Reaching out a helping hand
by Marion Van Driel
When you ask Michelle Veeneman about her work, a noticeable animation creeps into her voice, and her eyes light up. Veeneman heads up the Supportive Independent Living program at the Salvation Army’s Centre of Hope in Abbotsford, helping men with mental health and/or addiction issues become fully independent – particularly after going through an addiction recovery program. The program is holistic in its approach, addressing the spiritual, physical, emotional, sexual, and psychological aspects of each person.
Veeneman oversees the residence that houses 14 men. Their rooms adjoin one of three pods, each including shared kitchen and bathroom facilities and gathering space. Down the hallway are rooms for group events, Veeneman’s office, and an outdoor patio with a barbeque, bicycle storage and containers of herbs, tomatoes and flowers. The residents have access to an on-site nurse and chaplain who also support the emergency shelter and those who come for help.
Challenges and Rewards
The journey for an addict is often long and discouraging. Veeneman helps the residents set goal plans, which includes counselling and referrals to supportive programs. Accountability is a key component; each resident needs to check in with Veeneman to ensure they’re complying with the program’s requirements, and to discuss their progress moving forward. Sometimes Veeneman plans a barbeque, a games night, or other event. She tells of the great evening they had last night; someone donated BC Lions tickets. Veeneman enjoys never quite knowing what the day will bring. “Every day is different,” she says. The job has its gruelling moments, but also its rewards.
One Man’s Story
One person whose story is unfolding in a positive way is Greg, a resident who fights the demons of addiction, but is currently clean, sober, and progressing towards independence. As an adopted child, he always considered his adoptive parents his own. He remembers going to church for a short time when he was very young. His life was fairly normal, until his late teens when he started smoking marijuana, and his grades dropped. He had been intoxicated from alcohol, compliments of a hockey coach, when he was 14. He later advanced to harder drugs including cocaine and then crack.
Greg’s parents knew there was a problem, but didn’t understand the severity of it. The day he was released from his first drug rehab program to get off of crack, he headed straight for the liquor store, reasoning that alcohol, being legal, was acceptable. He worked seasonally as a boilermaker, earning a higher wage in four months than many people did annually. In the eight months off, he spent all his money on alcohol, and was always broke. Because of his addiction, he eventually lost his job. After his mother passed away (his father was already gone), Greg started using cocaine again, spending a sizeable inheritance to support his habit.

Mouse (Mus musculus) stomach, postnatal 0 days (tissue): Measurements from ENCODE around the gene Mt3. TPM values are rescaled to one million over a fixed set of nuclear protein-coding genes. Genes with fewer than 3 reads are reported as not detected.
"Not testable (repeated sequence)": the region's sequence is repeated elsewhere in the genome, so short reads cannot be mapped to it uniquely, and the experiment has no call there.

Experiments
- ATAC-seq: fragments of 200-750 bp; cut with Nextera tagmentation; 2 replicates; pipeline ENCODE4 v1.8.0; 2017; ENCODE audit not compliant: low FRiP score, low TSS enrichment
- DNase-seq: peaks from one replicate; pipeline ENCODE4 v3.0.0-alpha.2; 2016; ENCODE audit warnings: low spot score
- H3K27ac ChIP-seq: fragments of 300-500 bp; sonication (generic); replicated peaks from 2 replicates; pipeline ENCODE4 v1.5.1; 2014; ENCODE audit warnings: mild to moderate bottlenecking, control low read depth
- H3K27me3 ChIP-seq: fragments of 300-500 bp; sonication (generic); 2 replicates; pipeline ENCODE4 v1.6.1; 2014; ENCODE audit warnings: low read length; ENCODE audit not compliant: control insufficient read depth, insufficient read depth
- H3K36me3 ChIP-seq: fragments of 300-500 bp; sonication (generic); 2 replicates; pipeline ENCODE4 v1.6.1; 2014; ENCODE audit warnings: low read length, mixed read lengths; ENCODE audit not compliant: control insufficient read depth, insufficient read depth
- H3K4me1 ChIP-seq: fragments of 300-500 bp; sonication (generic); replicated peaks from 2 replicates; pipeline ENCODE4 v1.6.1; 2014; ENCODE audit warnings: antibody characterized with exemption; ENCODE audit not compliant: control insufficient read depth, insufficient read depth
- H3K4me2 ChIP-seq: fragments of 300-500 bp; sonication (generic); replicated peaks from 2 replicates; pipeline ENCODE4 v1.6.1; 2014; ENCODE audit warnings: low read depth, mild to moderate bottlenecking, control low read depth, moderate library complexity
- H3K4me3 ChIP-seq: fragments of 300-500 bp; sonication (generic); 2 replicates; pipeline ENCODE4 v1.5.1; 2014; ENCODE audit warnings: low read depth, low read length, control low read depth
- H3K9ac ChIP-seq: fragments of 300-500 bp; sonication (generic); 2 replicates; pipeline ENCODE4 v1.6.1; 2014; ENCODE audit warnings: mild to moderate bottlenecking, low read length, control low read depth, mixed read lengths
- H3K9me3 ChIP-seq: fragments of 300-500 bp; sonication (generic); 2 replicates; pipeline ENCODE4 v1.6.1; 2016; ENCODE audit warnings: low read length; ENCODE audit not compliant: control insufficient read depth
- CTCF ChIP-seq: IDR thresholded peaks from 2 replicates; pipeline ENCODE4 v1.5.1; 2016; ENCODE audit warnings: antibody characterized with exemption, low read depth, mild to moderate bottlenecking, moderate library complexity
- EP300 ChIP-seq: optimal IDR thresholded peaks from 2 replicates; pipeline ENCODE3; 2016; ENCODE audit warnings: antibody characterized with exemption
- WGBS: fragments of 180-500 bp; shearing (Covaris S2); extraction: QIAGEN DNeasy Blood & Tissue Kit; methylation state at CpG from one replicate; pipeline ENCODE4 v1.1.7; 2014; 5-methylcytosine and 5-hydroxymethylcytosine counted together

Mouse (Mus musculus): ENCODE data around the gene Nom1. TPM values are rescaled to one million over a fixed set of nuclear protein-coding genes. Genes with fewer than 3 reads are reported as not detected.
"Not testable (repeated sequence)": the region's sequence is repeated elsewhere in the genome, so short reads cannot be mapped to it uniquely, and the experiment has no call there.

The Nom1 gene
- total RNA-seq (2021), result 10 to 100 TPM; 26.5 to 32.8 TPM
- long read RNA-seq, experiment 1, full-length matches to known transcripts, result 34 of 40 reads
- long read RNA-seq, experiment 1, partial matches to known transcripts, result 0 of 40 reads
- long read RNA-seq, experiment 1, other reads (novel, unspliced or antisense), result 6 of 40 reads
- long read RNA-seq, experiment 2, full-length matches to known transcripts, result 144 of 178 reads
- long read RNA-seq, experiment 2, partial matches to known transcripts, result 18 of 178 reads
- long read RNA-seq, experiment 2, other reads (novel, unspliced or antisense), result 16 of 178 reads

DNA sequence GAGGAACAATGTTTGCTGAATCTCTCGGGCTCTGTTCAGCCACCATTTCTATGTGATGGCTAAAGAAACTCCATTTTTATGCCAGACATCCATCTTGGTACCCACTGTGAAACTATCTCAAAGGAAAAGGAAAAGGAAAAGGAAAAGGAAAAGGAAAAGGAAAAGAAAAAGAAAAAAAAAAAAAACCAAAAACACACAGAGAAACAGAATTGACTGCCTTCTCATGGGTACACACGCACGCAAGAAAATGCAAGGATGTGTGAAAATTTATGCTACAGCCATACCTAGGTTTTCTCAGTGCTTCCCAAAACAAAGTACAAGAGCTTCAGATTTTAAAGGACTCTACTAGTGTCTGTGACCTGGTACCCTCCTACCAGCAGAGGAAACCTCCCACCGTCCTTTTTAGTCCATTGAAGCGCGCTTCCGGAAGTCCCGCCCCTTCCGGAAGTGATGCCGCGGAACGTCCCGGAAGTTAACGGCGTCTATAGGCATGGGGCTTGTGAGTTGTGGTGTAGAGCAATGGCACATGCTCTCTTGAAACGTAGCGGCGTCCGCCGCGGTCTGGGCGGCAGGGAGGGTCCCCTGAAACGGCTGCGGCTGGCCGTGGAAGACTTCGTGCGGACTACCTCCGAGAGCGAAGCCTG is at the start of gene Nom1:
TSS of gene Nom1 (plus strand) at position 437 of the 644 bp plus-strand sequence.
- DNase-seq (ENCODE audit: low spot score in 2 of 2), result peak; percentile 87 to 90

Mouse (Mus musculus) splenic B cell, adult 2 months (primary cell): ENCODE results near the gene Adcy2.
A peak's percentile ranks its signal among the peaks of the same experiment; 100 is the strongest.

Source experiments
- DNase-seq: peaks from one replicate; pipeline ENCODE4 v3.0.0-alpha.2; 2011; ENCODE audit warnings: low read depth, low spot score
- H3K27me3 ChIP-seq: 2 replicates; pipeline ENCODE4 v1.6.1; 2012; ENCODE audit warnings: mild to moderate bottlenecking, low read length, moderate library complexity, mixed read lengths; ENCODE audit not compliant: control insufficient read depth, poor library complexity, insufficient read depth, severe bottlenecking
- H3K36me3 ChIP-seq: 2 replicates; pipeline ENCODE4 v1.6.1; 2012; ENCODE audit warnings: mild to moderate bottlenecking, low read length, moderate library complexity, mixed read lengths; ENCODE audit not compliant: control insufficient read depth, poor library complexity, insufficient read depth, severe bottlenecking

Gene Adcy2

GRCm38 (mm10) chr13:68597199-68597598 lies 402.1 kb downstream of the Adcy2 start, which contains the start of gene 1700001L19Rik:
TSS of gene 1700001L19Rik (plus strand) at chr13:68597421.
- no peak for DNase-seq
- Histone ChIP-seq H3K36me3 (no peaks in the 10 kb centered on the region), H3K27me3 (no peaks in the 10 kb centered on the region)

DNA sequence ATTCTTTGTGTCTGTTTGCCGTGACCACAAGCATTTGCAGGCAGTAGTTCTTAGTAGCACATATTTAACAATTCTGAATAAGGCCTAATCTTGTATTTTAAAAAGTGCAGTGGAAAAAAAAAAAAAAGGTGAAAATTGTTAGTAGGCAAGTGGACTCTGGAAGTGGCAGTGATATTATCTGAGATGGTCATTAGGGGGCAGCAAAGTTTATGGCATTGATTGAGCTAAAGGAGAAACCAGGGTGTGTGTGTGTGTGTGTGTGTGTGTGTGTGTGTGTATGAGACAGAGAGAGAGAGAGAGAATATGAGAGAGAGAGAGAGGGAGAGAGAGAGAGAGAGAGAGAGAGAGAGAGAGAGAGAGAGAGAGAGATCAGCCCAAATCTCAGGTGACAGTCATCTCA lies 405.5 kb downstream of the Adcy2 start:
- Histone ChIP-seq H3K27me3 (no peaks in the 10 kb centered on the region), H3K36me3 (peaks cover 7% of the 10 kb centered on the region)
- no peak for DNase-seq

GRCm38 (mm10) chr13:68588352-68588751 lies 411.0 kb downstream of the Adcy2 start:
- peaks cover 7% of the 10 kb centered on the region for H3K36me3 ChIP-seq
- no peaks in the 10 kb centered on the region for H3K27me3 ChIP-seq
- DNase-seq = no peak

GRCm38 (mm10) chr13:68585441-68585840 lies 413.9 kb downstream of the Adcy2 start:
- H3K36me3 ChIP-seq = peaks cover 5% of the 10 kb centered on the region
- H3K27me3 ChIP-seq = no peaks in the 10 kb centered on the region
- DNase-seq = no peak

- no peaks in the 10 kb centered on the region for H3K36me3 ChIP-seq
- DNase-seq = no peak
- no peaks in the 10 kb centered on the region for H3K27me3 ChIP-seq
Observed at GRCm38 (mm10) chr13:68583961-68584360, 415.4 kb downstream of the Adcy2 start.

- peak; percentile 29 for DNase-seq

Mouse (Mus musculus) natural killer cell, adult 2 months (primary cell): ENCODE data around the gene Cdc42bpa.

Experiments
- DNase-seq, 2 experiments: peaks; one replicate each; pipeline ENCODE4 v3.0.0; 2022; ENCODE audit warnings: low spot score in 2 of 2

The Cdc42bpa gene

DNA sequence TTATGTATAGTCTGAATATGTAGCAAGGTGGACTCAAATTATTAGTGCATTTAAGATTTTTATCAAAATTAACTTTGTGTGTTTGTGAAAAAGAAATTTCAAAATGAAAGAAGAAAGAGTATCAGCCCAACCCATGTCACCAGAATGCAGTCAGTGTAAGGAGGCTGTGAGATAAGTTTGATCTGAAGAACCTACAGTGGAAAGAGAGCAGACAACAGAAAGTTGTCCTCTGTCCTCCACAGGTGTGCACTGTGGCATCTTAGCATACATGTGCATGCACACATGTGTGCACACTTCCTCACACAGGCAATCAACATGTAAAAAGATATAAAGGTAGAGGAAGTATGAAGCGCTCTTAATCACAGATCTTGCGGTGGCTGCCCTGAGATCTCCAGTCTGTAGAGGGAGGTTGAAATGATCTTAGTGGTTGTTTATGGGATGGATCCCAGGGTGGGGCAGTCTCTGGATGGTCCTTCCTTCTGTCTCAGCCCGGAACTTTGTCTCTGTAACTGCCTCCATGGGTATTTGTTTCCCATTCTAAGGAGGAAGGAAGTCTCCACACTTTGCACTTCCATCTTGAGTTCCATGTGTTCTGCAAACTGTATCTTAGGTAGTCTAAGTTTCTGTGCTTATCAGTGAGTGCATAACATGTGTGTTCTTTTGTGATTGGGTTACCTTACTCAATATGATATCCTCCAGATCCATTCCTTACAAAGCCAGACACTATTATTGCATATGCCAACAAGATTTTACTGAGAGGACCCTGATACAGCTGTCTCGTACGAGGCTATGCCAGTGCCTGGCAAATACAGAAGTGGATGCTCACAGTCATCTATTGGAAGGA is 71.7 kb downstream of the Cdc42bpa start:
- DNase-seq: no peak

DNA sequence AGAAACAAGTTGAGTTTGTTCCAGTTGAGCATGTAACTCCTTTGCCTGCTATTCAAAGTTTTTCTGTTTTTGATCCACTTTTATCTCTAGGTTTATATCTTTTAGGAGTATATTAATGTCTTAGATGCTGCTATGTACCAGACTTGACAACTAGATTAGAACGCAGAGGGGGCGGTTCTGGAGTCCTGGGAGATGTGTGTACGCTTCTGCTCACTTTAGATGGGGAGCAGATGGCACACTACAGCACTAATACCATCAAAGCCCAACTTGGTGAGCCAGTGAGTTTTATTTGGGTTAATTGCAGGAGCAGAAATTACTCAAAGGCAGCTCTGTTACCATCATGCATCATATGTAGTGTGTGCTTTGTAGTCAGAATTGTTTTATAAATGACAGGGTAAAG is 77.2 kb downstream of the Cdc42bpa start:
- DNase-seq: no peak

A Metaphor Realized
Greg lived in shelters, on the streets, under a bridge. He was often cold, unaware of his surroundings, and was even attacked by an axe-wielding man. He remembers one night in particular, in Maple Ridge, when he was going between homeless and living at the Salvation Army. “I got rip-roaring drunk one night…well, all day. I ended up down on the wharf by the Fraser River. I was standing on the bank, and slid down in the mud. I would have slipped right into the river, except there was a walkway at the bottom. I couldn’t make my way back up because I kept sliding down in the mud…I had this stinky mud on the front of me and the back of me, everywhere. I look at that as a metaphor of my life. I was crawling out a bit, and then I’d slide all the way back down – I did that several times.”
Greg had the presence of mind to call his sister who came to get him. Still trying to scramble up the bank in the darkness, “a guy came by and said to me, ‘Greg, if you go over about 10 feet, there’s some rocks you can climb up.’ I got to the top and met my sister who put a blanket on the seat of her car and took me to the Salvation Army. But they said, ‘no, we’re full up now’, so I slept under a bush in the rain, freezing… That’s when I decided to go to King Haven treatment centre here in Abbotsford.” He was sober for about six months before sliding back to his old lifestyle, struggling to exist.
A New Reality
Early this year, Greg returned to King Haven for treatment, with the support of the Salvation Army and has since been working towards full independence. There’s a visible sense of relief when asked how it feels to be sober. Greg says it feels good enough not to go back again. Unable to keep half a meal down a year ago, he’s much healthier today. He credits the help of Salvation Army, sings his heart out at the Sunday morning services, and enjoys the Monday night Bible studies. “I thank God every day. I’m almost glad for the stuff that’s happened to me, otherwise I wouldn’t be here.”
Check out the Salvation Army Centre of Hope in Abbotsford at www.careandshare.ca